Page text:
Criteria for workers to be considered exempt from payment
Employees who are considered exempt from overtime pay must meet three specific conditions:
- Employees are paid a fixed salary and do not have an hourly rate that fluctuates depending on the schedule.
- The established exemption threshold is reached. This threshold is not the same in all states, because some have established their own thresholds that are higher.
- Primary duties must include executive, administrative, or professional work. If you perform manual or physical labor, you may be eligible for overtime pay even if you have a good salary.
For this reason, if you do not know if you are eligible for overtime compensation, it is best to consult with a professional. This way, you will know if you are entitled to this type of compensation.
Companies that are exempt from paying overtime
It should be considered that the FLSA does not cover all full-time employees, and there are companies that are exempt from making this payment such as:
- Those that do not sell across state borders.
- Those that do not handle, sell, or work with goods or materials that they will sell across state borders.
- Companies earning less than $500,000 per year in the business.
However, some businesses regardless of their activity will always have to comply with FLSA regulations. These include hospitals, health care providers, schools, and government agencies. It is estimated that more than 143 million Americans are protected by the FLSA.
What are the state exceptions?
Each state has its own rules regarding overtime pay for salaried workers. In Alaska, California, and Nevada, employees are entitled to overtime pay if they work more than 8 hours in a single day.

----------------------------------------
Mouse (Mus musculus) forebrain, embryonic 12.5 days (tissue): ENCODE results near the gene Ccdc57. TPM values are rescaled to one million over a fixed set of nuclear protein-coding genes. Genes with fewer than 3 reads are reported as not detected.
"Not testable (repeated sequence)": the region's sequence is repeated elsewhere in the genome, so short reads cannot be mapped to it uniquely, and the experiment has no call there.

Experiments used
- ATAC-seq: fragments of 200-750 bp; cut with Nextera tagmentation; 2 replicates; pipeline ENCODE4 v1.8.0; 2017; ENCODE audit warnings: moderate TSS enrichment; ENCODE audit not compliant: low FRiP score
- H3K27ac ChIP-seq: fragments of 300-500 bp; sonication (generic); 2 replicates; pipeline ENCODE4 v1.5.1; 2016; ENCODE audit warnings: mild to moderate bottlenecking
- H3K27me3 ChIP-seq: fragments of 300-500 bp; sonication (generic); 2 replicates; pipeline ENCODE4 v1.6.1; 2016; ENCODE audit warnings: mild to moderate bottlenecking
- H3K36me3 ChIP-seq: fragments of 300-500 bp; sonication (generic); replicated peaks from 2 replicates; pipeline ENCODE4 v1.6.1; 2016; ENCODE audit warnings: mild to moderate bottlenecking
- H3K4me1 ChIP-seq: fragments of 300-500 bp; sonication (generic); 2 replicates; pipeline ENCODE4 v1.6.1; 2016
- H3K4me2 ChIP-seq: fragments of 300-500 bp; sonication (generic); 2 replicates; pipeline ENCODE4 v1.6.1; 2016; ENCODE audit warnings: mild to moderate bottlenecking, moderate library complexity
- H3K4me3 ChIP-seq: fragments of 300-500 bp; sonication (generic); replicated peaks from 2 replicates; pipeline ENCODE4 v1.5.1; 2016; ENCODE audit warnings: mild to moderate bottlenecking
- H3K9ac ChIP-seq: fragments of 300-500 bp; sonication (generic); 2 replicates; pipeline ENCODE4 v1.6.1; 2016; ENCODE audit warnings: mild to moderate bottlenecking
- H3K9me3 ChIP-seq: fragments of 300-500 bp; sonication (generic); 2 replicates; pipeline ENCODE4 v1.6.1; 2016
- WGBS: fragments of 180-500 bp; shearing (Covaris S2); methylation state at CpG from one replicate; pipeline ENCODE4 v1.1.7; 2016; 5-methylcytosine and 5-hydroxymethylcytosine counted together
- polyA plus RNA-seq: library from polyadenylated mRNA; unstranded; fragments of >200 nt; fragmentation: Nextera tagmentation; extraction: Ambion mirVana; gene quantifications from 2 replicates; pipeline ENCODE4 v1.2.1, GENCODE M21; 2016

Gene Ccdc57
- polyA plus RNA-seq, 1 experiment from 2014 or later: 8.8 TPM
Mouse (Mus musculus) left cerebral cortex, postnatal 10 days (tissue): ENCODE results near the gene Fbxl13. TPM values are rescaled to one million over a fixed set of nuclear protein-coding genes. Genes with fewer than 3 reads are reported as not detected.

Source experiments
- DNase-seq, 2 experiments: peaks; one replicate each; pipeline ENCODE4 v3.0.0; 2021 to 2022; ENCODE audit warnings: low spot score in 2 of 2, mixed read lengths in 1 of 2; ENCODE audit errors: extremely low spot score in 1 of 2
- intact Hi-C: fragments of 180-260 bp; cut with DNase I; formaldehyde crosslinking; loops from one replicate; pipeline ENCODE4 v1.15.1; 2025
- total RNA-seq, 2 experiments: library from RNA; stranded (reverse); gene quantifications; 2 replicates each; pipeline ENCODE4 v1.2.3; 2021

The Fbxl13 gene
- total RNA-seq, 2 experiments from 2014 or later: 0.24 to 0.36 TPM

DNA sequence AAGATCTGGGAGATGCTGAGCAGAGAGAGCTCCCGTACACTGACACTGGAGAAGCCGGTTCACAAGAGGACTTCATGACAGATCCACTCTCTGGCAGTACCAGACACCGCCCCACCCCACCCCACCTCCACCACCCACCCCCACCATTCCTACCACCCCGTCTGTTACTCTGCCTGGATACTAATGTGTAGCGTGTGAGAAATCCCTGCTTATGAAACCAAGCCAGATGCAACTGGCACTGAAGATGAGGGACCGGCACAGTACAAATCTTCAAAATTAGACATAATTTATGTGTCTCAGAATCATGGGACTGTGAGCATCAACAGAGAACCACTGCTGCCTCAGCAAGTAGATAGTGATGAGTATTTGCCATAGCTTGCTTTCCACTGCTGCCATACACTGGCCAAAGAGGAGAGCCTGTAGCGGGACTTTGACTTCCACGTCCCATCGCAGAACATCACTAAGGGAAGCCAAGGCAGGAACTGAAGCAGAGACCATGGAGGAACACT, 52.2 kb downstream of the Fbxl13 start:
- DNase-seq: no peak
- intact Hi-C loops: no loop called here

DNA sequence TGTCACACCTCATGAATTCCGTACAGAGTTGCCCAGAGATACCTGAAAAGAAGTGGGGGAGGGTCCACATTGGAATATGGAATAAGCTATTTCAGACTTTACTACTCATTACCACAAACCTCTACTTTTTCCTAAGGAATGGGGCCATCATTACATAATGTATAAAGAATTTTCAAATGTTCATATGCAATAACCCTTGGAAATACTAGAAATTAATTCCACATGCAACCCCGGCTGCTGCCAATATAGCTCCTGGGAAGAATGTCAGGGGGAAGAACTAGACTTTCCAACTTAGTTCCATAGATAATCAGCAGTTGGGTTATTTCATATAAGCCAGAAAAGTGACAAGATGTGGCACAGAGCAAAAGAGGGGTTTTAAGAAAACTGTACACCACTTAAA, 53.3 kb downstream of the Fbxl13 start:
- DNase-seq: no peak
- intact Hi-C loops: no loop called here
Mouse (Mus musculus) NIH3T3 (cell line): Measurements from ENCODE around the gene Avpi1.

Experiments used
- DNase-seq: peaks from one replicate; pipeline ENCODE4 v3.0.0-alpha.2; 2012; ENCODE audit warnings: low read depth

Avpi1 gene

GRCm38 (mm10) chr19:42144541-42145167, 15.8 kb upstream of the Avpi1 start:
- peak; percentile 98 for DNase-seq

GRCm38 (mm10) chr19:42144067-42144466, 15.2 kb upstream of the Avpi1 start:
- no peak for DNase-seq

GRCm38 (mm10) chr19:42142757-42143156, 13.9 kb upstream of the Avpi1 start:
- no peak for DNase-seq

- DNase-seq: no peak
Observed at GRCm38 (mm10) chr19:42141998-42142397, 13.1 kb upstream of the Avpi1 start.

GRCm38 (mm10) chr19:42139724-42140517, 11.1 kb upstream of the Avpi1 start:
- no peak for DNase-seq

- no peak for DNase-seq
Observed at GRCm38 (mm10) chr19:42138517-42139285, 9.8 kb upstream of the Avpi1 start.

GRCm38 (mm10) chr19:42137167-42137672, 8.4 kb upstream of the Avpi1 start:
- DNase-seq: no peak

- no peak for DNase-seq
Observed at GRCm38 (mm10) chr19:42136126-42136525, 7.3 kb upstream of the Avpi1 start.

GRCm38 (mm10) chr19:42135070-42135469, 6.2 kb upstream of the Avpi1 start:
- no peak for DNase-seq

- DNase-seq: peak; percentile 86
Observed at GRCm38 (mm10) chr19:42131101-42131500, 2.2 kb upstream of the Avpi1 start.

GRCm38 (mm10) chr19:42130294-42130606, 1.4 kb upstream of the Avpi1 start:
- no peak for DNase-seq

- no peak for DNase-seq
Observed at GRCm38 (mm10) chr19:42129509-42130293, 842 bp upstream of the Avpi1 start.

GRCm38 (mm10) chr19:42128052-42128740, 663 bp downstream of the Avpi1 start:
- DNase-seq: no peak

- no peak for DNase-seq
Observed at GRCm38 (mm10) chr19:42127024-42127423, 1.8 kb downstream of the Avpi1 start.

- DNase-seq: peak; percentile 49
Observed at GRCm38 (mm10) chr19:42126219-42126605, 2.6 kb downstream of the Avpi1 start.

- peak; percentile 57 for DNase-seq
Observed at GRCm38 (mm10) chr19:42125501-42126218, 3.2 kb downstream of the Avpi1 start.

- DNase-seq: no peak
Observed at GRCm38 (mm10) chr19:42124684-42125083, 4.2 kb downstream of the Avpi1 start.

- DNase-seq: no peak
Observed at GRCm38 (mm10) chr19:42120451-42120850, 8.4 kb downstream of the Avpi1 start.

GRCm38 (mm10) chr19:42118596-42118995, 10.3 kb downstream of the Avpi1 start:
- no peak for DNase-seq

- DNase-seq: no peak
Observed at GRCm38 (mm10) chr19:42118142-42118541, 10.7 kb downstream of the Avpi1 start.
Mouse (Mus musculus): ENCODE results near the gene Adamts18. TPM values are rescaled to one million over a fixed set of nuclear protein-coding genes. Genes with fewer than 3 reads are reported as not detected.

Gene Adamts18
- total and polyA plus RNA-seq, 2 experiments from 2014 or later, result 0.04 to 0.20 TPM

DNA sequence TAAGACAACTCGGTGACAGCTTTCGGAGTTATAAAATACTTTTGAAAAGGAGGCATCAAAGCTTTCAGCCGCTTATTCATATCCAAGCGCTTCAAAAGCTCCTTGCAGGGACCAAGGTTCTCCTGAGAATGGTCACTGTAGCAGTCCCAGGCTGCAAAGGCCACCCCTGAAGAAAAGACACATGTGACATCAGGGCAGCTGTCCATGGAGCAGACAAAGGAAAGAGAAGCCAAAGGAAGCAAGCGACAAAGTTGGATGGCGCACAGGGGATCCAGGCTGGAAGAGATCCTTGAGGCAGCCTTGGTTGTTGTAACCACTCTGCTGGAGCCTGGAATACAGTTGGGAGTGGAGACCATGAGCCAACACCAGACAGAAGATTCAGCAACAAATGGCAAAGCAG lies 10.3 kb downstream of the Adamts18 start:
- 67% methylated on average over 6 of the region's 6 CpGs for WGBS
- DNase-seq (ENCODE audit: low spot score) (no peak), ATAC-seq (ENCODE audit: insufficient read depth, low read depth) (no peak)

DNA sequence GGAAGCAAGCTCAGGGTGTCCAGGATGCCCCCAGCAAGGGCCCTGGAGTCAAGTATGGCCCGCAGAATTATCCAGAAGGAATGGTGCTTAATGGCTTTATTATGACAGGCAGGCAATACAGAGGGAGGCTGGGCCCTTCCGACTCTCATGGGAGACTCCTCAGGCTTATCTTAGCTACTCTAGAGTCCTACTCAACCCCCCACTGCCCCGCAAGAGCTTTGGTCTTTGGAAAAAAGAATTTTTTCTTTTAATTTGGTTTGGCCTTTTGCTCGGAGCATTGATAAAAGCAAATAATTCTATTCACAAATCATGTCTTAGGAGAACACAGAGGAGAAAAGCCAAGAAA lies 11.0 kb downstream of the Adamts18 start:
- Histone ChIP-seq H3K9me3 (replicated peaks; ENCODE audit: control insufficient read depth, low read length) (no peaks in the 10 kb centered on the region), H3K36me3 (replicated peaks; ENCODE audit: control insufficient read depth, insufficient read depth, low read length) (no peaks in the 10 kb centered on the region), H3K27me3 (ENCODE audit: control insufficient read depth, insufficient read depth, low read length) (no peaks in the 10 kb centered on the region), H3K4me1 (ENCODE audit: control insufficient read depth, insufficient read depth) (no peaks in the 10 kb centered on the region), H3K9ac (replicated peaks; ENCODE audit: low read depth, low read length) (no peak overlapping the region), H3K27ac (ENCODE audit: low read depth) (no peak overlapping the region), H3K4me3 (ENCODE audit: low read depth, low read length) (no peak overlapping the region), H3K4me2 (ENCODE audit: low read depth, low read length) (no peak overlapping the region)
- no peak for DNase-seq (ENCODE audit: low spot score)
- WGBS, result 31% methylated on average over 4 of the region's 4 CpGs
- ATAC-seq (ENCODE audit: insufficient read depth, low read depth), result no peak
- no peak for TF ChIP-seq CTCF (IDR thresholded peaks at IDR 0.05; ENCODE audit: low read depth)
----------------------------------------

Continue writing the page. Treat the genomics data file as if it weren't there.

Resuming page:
California workers will earn overtime if they work 12 hours or more in a single day. For Colorado workers, they will not necessarily receive overtime pay if they work more than eight hours a day or if they do not work more than 40 hours a week. But they will have to be paid time and a half if they work more than 12 hours in a single day.
Oregon has special rules for manufacturing workers, who will be paid overtime after working 10 hours a day.
It should be noted that state laws that are less stringent than the FLSA will not apply to most public and private employees. In addition, labor laws prohibit persons under the age of 18 from performing certain jobs, restricting the number of hours and times they may work.
- Overtime pay (n.d.). DOL. https://www.dol.gov/general/topic/wages/overtimepay
- What if a salaried employee works more than 40 hours? (2019, March 21). Small Business – Chron.com. https://smallbusiness.chron.com/salaried-employee-works-40-hours18787.html.
- Sethi, N. (2022). When are salaried employees eligible for overtime pay? Employment and Consumer Law Group. https://eclaw.com/tennessee-employment-lawyer/when-aresalaried-employees-eligible-for-overtime-pay/